Credit: Peats Ridge Festival
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You're right up the front, close enough to the stage to be showered with the lead singer's sweat. It's impossible to stay still as the crowd surges and sways like a many-limbed, multi-headed and hyperactive beast. You're filled with a sense of celebration, community and hope as you count down the start of a new year.
For many, music festivals held over the New Year have become a tradition. It's a time to let it all hang out, camp with friends away from the demands of your normal routine and celebrate the past and the future.
But the morning after, as you pack up your tent with a throbbing head, spare a thought for the rather monumental environmental hangover that such large-scale events can cause.
The damage done
A journalist surveying the scene at Woodstock '94 after an estimated 300,000 people converged on 340 hectares in New York state described "hillsides strewn with garbage and abandoned tents, beside a creek bed littered with lawn chairs, underwear and rotting scraps of food".
In 2007, British newspaper The Independent reported that a stream running through the Glastonbury Festival grounds was cordoned off to prevent festival-goers peeing in it. Ammonia levels from human urine had become so high that they were endangering fish.
That's not to mention the less-visible carbon footprint of powering these events nor the impact of hundreds of thousands travelling to the festival site.
For Peats sake! There must be a better way
After a two-week intensive permaculture course in Byron Bay, British-born DJ Matt Grant found himself reconsidering his decade-old vision of setting up a music festival in the tradition of legendary UK festivals at Glastonbury and Leeds and almost gave it up to pursue a degree in environmental management.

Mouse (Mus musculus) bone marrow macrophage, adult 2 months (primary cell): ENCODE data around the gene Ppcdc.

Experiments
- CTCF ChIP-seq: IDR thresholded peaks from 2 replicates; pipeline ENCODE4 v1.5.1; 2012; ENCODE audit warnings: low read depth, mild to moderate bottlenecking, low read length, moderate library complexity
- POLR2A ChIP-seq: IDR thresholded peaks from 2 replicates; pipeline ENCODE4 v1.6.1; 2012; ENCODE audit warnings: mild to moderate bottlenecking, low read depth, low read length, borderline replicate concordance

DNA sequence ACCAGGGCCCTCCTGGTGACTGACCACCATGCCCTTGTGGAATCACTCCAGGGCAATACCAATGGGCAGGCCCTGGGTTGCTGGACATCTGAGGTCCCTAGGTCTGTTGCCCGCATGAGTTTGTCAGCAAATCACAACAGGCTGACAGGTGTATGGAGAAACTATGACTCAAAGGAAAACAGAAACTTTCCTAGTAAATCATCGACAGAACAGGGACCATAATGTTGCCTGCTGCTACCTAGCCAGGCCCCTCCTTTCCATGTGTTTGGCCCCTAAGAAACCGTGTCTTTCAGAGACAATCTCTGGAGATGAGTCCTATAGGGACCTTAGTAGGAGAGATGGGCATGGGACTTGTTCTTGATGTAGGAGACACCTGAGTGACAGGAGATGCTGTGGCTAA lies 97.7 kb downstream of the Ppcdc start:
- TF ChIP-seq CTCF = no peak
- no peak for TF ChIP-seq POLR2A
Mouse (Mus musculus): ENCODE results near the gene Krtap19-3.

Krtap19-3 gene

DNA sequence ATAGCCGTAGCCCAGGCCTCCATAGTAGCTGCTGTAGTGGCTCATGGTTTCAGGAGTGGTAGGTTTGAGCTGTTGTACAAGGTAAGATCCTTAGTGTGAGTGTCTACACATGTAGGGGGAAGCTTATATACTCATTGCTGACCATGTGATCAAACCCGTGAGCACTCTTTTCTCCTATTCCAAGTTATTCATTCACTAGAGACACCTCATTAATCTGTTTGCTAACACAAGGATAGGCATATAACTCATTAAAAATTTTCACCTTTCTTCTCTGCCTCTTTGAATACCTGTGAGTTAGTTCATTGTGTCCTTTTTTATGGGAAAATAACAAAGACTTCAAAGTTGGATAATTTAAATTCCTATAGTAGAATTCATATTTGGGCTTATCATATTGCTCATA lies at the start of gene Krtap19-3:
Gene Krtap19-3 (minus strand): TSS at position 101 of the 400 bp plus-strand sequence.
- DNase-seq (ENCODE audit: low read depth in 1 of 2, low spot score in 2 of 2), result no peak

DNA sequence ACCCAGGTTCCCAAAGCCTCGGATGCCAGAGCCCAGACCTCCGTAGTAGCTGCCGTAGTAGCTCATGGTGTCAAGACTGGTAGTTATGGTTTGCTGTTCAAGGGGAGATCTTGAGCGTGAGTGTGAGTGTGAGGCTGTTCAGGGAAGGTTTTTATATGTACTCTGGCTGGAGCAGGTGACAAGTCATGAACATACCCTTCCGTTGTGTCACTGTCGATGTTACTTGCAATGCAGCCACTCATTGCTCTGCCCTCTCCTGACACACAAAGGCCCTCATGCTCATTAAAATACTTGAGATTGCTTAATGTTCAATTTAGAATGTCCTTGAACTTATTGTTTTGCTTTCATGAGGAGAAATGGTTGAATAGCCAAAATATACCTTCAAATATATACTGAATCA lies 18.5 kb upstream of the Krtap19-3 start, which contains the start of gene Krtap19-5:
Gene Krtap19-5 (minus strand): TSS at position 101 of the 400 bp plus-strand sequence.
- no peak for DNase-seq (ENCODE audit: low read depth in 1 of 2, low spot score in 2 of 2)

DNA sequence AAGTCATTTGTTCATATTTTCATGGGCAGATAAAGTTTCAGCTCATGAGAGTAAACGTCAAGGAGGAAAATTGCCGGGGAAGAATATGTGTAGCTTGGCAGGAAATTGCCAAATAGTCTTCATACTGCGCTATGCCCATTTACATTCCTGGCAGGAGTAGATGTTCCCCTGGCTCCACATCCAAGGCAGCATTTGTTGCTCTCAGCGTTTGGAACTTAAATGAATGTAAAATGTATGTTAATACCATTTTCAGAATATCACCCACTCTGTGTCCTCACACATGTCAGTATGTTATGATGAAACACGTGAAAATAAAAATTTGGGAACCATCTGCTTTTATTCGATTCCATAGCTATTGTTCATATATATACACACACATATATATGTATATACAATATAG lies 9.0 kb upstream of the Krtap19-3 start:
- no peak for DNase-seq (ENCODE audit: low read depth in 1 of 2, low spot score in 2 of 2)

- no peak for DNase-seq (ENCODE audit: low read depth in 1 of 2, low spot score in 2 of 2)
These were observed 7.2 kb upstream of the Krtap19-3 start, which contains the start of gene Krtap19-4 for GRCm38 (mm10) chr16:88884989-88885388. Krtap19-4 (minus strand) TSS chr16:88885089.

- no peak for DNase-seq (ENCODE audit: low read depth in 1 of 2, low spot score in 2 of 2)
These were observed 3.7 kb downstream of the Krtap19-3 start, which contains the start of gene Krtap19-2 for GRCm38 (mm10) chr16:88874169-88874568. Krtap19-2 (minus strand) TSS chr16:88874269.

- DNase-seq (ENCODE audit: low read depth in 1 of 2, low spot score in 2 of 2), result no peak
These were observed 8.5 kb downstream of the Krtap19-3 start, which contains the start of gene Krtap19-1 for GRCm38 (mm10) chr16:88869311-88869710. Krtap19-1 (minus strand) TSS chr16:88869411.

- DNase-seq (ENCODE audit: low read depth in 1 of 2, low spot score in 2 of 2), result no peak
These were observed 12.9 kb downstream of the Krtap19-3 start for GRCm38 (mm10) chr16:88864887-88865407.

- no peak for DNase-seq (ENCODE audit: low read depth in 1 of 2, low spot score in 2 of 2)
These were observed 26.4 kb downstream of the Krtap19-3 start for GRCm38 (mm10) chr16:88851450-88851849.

"It woke me up to a bigger picture of looking at resources, looking at the planet," Grant says. "I was completely drawn two ways: [I was thinking] the festival is a passion but I have an obligation here to do something about sustainability."
Luckily for all those who have since enjoyed the Peats Ridge Sustainable Arts and Music Festival, Grant had an epiphany:
"One day it just clicked. What I love about festivals is that people can step into this space, and it's a space where they're open to new experiences and perhaps this is actually the best place to teach them about sustainability."
Spreading the word
But are the Bacchanalian free-for-alls that are music festivals the place to be taking such a serious message? If people are there to let their hair down, consume mind-altering substances and lose themselves in the music, will they take any notice of environmental initiatives?
"When they come to the festival they're exposed to how we do things; we don't shove it down their throats," says Grant.
"There's this stuff happening at the festival that engages them in the environmental learning process without forcing them into it."
And it's true that there's a strong and visible sustainability message at every level of the festival, the following are just some of what can be found:
-- Composting toilets (which, from personal experience, are far less smelly and disgusting than your standard Portaloos)
-- Solar-powered mobile phone recharge stations
-- A bike chaperone service that encourages cycling to the event
-- Organic food served on compostable plates and cutlery
-- Four-bin sorting stations (organic waste, general waste, recycling, paper and cardboard) with friendly bin monitors to help you figure out what goes where.